Hutchinson Expands Cyclocross Tire Line with Tubulars, Mamba Tread – Interbike 2012
France’s Hutchinson SA tire company has been hard at work updating and modifying its cyclocross tire lineup in recent years, and the introductions have been quite impactful. The company introduced the first-ever “tubeless-ready” cyclocross tires with the Bulldog and Piranha in 2007 that didn’t quite uphold the promise of low-pressure, then refined the designed with a tight, stiff carbon bead that delivered air-tight results when paired with a Road Tubeless rim. Last year the company abandoned “tubeless-ready” tires last year in favor of narrower UCI-compliant-width clinchers. You certainly can’t say that Hutchinson has been ignoring our sport of cyclocross.
For this season, there are more changes in store, with the lightweight, versatile 32c Toro and fast-rolling Piranha 2 (reviewed in Issue 17) fully available in clincher form, and a new set of tubular options along with a new tread design called the Mamba that is set to eventually replace the low-profile, fast rolling Piranha tread. Dugast tubular fans who might thumb their nose at Hutchinson’s clincher and tubular options should take note that the company actually manufacturers the rubber tread for all Dugast cyclocross tubulars, and thus some benefits from the relationship have benefited Hutchinson’s own tubular product offerings.
At Interbike 2012, Hutchinson’s cyclocross tubulars were on display, the Mamba tread for dry terrain and the Toro for muddier conditions. The Mamba is an update to the Piranha tread, which will be completely discontinued when the Mamba comes into clincher tire production. For now, it is only available on the tubular and definitely looks more aggressive with more sophisticated side knobs and an assortment of low-profile smaller knobs. The tubulars have a 260 tpi polyester/cotton casing and are handmade in Thailand for Hutchinson. Since most Hutchinson tires are still made in France, the country of origin suggests that Hutchinson outsourced final construction of this tire to a large Italian tire company, but wouldn’t officially confirm this. The Mamba tubular weighs 400 grams and the Toro tubular 410 grams. Both tubulars retail for $119 USD.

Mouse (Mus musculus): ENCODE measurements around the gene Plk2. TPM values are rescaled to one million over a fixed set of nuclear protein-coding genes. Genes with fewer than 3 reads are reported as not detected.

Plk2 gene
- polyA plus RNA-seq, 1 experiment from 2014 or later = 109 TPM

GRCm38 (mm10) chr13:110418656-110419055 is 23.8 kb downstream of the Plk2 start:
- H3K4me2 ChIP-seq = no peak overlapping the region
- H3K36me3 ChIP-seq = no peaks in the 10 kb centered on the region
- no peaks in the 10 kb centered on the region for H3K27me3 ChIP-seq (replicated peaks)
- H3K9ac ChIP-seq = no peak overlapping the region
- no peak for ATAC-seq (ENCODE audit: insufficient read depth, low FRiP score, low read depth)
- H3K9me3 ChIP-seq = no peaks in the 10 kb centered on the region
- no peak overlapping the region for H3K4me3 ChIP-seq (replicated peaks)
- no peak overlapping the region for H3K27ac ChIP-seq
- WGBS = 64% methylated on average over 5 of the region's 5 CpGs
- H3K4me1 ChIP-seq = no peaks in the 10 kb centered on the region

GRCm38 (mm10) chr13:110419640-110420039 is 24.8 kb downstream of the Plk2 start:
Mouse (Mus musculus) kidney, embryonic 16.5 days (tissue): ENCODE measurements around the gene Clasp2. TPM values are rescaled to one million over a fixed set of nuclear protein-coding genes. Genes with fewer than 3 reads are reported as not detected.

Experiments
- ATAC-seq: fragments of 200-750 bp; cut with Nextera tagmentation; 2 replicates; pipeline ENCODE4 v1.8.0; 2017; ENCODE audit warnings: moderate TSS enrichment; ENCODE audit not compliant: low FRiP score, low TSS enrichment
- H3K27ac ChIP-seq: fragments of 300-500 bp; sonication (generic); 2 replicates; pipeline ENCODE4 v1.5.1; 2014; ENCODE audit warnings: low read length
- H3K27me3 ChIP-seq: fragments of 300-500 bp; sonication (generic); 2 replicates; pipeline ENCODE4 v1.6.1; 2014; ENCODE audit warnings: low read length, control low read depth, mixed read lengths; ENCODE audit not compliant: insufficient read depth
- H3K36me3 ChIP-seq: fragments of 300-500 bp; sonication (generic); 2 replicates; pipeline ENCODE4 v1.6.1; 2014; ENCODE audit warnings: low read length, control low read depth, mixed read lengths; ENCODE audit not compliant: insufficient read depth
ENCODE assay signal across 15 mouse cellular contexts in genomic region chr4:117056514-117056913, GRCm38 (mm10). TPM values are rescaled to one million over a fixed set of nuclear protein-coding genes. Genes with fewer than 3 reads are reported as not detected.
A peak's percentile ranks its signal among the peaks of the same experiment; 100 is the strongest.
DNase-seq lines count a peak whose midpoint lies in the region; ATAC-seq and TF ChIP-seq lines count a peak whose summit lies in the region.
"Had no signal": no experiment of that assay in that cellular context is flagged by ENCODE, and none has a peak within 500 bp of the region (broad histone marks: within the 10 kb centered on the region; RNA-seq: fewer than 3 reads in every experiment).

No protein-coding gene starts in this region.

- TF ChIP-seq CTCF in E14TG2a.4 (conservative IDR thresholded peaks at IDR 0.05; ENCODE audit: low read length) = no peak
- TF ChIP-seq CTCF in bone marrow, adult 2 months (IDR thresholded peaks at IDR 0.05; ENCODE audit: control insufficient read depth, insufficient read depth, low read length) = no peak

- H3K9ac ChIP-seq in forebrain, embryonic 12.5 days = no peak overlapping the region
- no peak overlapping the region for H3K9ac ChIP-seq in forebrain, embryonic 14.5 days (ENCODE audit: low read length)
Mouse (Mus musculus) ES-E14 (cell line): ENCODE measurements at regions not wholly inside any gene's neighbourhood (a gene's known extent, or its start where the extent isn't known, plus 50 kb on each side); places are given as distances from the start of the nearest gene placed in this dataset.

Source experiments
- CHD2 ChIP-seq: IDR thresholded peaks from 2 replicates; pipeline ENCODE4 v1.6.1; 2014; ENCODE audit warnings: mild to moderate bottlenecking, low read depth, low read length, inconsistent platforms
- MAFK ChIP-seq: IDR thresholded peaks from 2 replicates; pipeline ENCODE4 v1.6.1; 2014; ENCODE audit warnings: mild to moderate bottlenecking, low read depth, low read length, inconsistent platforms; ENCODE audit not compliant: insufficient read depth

Tubeless fans shouldn’t fret that the company has given up on tubeless tires for cyclocross, and confirmed that they have more products in the works that should please those of us who have realized the promise of tubeless cyclocross tires (See Going Tubeless for Cyclocross Part 3).
Love to geek out on cross tires? You’re in luck – stay tuned as we’ve got a bunch of cyclocross tire news from Interbike still to come. Also if you haven’t seen it yet, check out a digital version of Issue 13 for our comprehensive piece on the history of cyclocross tires!
Also, don’t miss our endless stream of cyclocross tech content from Interbike 2012.
Clifford Lee and Andrew Yee contributed to this report.
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